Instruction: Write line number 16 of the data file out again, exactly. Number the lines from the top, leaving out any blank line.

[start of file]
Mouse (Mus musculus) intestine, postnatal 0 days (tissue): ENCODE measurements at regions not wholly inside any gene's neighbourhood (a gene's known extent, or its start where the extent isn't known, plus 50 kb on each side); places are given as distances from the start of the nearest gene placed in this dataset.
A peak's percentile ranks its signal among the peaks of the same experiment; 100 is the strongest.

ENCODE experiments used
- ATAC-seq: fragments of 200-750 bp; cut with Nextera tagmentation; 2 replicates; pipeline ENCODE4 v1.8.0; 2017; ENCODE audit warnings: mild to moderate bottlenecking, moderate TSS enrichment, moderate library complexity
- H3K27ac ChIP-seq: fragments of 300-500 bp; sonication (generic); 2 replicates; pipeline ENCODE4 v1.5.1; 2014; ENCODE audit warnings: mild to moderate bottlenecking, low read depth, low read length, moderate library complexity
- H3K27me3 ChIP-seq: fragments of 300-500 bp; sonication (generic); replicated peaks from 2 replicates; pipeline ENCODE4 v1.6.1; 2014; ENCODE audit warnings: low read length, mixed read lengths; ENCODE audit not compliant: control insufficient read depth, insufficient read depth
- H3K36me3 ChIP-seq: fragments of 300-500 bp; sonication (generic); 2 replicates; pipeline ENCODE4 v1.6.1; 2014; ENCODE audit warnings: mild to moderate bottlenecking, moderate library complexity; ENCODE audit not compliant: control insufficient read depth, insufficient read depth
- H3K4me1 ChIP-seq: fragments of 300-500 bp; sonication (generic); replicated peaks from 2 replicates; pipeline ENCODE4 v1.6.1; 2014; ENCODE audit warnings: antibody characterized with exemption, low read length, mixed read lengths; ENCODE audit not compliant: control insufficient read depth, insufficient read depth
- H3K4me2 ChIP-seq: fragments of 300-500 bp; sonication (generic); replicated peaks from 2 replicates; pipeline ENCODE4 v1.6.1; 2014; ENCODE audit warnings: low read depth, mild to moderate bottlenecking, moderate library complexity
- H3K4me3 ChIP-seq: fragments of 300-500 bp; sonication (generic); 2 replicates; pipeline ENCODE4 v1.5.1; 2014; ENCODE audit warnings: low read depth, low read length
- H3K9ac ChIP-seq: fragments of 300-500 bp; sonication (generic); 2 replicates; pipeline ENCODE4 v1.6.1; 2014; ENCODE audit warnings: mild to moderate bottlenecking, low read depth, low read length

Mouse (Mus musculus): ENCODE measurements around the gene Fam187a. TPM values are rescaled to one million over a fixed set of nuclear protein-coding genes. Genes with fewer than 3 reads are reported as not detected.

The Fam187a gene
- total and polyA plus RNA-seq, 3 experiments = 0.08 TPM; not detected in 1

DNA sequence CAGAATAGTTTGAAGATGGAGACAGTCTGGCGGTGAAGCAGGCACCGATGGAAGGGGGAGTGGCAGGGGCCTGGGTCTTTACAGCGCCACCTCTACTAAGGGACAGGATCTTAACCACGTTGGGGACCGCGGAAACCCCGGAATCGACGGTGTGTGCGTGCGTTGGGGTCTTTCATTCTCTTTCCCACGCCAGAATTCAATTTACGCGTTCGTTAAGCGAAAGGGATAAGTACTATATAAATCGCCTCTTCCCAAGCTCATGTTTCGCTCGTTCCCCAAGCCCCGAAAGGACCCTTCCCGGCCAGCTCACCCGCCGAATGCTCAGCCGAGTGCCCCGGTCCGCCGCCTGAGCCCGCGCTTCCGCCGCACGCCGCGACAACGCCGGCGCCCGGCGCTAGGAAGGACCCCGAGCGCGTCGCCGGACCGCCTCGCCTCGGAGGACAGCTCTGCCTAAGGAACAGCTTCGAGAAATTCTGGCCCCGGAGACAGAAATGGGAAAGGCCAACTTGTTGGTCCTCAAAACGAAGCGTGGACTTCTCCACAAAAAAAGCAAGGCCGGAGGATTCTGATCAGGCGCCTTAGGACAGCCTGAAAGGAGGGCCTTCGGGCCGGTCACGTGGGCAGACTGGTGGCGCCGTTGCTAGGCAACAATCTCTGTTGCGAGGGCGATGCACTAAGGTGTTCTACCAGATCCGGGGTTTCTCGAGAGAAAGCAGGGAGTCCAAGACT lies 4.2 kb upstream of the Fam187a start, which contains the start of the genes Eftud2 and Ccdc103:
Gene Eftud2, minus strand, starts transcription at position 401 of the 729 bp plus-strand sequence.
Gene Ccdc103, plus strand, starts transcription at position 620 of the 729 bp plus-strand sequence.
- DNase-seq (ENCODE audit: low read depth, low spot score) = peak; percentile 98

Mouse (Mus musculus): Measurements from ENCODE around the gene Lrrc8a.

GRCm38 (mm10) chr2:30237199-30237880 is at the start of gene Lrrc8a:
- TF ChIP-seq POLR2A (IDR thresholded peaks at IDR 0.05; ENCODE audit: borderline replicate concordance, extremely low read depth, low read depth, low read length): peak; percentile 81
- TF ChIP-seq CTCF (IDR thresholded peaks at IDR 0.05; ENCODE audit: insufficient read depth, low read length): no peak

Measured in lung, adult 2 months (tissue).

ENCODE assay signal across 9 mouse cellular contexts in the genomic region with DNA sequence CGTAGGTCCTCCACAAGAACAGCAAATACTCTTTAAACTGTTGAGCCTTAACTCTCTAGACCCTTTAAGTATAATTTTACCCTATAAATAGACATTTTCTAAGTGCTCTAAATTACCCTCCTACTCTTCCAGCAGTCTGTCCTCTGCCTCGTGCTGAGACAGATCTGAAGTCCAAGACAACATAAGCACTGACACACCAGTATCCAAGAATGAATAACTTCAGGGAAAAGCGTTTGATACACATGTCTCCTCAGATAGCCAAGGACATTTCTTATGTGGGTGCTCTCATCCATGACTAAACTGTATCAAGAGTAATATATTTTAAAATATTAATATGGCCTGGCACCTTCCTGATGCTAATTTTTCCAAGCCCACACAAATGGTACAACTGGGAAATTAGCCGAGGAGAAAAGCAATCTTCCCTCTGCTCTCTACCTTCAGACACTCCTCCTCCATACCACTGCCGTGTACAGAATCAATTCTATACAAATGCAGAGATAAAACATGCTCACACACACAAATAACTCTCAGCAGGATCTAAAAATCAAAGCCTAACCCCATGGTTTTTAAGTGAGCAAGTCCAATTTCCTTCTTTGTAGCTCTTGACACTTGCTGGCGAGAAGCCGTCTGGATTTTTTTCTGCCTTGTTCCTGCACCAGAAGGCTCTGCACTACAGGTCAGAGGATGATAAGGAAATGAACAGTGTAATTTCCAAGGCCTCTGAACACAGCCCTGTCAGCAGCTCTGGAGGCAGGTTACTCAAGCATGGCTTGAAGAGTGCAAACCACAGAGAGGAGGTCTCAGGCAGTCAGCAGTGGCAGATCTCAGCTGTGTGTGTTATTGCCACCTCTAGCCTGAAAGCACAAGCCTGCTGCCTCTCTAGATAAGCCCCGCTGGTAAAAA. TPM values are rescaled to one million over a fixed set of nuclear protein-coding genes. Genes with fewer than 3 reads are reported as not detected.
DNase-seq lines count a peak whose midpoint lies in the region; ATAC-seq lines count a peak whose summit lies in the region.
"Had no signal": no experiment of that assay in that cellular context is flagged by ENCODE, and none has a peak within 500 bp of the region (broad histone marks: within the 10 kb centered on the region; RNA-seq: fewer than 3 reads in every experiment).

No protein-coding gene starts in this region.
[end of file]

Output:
Gene Eftud2, minus strand, starts transcription at position 401 of the 729 bp plus-strand sequence.